This means it is one of the last to shoot and last to ripen during a vintage.
For us bud burst is late September/early October and we usually harvest late March or even early April.
We therefore run the gauntlet, in our coastal area with its warm maritime climate, of possible wet late summer/early autumn months.
Too much rain means juice dilution which means lower sugar levels which translates into lower alcohol content of the resultant wine.
It also means the risk of fungus diseases eg. botrytis is significantly higher.
Picking these grapes too early leads to thin uninteresting red wines with a distinct vegetative flavour so we always try to keep the spray programme up to date and monitor potential bad weather events in an effort to keep the grapes on the vines as long as possible to reach our 'sugar goal' of 13.5° Baume.
This vintage we had the driest, hottest summer on record. A little relief came in February with some welcome but not totally disastrous rainfall.
March however was a completely different story.
366mm fell over 18 of the first 26 days (a third of our average annual rainfall!).
The berries within the bunches swelled, split and burst and then shrivelled. Expressed juice is open invitation for botrytis and there was quickly evidence of it.
What to do with vineyard tests showing only a Baume of 10° to 11°?
One path was just to leave to grapes on the vine and forget harvest.
Another was to harvest early and 'fix' the sugar level and try to make a Rose'.
Chaptalization is the process of adding white cane sugar to juice to increase the Baume level.
This is a normal procedure in Europe when seasons prevent grapes ripening to a satisfactory level.
The practice is banned in Australia for commercial wines.
Increased sugar levels here can be achieved legally by adding grape juice concentrate.
This is available in different grape varieties and comes with a sugar level of around 35° Baume.
Unfortunately it comes in large containers and is very expensive for us amateur non commercial wine makers.
Of course you can make your own concentrate if you have the right equipment.
Grape juice can be frozen and the ice formed removed (the juice is 80% water).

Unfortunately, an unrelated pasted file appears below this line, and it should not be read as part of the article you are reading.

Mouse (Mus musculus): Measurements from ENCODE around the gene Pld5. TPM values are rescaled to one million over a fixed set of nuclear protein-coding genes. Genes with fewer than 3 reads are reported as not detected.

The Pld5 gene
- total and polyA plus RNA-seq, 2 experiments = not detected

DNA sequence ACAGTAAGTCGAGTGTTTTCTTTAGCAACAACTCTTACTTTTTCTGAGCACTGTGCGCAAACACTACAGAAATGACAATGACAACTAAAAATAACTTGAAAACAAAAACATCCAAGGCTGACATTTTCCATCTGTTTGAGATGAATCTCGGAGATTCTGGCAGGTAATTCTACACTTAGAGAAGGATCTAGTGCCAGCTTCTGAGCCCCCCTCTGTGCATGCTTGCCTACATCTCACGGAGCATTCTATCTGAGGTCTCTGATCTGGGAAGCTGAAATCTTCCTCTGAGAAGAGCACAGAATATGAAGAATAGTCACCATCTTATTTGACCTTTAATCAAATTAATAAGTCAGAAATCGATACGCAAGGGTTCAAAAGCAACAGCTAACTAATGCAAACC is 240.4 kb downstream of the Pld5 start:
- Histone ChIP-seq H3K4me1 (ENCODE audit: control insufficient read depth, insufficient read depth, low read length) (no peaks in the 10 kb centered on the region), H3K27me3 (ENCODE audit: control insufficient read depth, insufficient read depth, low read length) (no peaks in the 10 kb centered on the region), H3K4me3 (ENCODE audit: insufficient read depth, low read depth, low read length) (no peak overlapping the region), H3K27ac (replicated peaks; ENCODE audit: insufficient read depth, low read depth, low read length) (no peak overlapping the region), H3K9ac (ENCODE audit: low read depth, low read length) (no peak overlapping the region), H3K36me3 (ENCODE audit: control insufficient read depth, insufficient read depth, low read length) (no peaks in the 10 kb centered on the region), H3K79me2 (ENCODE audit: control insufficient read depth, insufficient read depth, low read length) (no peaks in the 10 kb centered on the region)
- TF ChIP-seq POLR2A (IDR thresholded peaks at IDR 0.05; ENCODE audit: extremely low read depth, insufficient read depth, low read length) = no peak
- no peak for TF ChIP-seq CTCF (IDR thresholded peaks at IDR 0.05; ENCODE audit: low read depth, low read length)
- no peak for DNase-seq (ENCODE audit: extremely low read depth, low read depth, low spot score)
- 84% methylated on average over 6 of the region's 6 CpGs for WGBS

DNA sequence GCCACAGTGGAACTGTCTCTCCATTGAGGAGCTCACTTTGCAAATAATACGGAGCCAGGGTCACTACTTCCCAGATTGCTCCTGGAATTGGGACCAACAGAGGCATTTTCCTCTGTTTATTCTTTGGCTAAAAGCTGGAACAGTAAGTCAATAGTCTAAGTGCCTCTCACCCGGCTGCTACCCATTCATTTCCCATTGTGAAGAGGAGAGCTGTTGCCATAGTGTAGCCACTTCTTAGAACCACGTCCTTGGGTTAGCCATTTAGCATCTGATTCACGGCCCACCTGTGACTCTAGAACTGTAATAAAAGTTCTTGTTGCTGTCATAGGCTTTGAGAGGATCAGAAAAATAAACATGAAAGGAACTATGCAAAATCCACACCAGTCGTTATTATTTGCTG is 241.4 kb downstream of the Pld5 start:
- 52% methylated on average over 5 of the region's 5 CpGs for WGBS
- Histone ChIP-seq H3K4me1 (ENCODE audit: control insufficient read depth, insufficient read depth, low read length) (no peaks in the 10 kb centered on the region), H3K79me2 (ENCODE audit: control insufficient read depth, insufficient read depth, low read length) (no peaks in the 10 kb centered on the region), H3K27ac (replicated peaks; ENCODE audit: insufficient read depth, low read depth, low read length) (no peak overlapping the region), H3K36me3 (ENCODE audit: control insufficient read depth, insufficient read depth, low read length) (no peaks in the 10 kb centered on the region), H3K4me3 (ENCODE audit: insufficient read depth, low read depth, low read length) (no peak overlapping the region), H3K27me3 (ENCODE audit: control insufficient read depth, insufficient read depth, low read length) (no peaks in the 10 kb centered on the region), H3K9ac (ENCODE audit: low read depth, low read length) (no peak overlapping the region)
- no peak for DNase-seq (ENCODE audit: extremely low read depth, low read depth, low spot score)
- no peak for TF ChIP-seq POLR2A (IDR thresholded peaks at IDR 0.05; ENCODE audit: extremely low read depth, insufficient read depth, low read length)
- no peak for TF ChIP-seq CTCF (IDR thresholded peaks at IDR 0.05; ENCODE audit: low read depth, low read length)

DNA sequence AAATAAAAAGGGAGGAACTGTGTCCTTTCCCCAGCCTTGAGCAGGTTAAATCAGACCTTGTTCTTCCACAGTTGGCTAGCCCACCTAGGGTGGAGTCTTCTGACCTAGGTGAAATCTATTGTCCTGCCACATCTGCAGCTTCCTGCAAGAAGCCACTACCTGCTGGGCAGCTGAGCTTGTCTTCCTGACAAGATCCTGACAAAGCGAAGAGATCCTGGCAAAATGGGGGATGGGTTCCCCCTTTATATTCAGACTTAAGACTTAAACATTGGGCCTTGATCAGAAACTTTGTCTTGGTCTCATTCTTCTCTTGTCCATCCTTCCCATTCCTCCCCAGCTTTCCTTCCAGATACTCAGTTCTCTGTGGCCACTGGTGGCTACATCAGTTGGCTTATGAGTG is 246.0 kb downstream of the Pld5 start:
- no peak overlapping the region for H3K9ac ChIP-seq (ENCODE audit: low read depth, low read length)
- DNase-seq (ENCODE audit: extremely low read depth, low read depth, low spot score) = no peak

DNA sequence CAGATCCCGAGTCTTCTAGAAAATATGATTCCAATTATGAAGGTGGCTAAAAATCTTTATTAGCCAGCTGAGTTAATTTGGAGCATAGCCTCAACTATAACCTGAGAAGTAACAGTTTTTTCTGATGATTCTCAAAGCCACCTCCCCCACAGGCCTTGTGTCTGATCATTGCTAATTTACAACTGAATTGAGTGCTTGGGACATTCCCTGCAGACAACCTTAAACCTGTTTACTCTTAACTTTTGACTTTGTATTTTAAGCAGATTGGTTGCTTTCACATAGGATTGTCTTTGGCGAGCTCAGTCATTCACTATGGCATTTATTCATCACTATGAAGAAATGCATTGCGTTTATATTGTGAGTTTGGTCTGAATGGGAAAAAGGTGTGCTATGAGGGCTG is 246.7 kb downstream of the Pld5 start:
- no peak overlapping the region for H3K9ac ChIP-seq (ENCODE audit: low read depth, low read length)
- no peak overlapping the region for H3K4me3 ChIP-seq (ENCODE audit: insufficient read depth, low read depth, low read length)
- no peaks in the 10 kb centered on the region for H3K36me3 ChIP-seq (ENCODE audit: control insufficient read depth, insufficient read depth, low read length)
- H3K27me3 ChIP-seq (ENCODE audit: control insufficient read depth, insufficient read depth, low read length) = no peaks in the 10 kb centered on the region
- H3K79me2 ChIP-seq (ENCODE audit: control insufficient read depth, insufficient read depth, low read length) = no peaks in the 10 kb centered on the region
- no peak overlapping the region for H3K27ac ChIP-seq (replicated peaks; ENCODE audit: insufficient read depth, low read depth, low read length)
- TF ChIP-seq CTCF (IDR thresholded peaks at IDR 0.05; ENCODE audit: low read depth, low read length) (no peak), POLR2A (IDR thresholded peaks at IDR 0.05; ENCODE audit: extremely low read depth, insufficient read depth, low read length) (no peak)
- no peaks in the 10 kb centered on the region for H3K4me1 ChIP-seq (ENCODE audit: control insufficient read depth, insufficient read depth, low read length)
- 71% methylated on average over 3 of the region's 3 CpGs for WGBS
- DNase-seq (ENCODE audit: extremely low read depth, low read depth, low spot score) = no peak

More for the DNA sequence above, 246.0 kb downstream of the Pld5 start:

What remains is a high sugar grape concentrate.
Another method is to boil the grape juice to remove the water.
So I made to decision to add sugar in an effort to salvage a hard year's work in the vineyard knowing that the wine produced could be of very inferior quality. Sugar ripeness of grapes is not the only criteria for good wine. Less than optimally ripe grapes have other negative influences.
Approximately 20g/L cane sugar will increase Baume by one degree.
So we harvested very selectively discarding or leaving poor quality bunches hang. This took place over two days as we were continually interrupted by rain. I estimate we would have been lucky to have taken off 50% of what was originally a large and high quality crop.
Then we destemmed and crushed into an open fermenter and only then were able to accurately test the Baume level. Vineyard testing almost always produces a higher result.
It was 10°
So we needed to add 40g/L to get it up to 12.0° ie. potentially 12% alcohol, which is fine for the Rose' style. We decided to aim for a Spanish style rosado ie. crisp, a little fruity yet dry.
We immediately initiated fermentation by addition of white wine yeast and DAP.
After a few hours maceration we were happy with the colour achieved so transferred the must to the press to drain the juice off the skins, stalks and seeds.
Here it was very lightly pressed and the resulting free run juice was transferred into a stainless steel tank. We didn't want a strong colour, just what naturally came from the skins from those few hours of soaking, and definitely no tannin.
From then on the Rose' was treated like a white wine.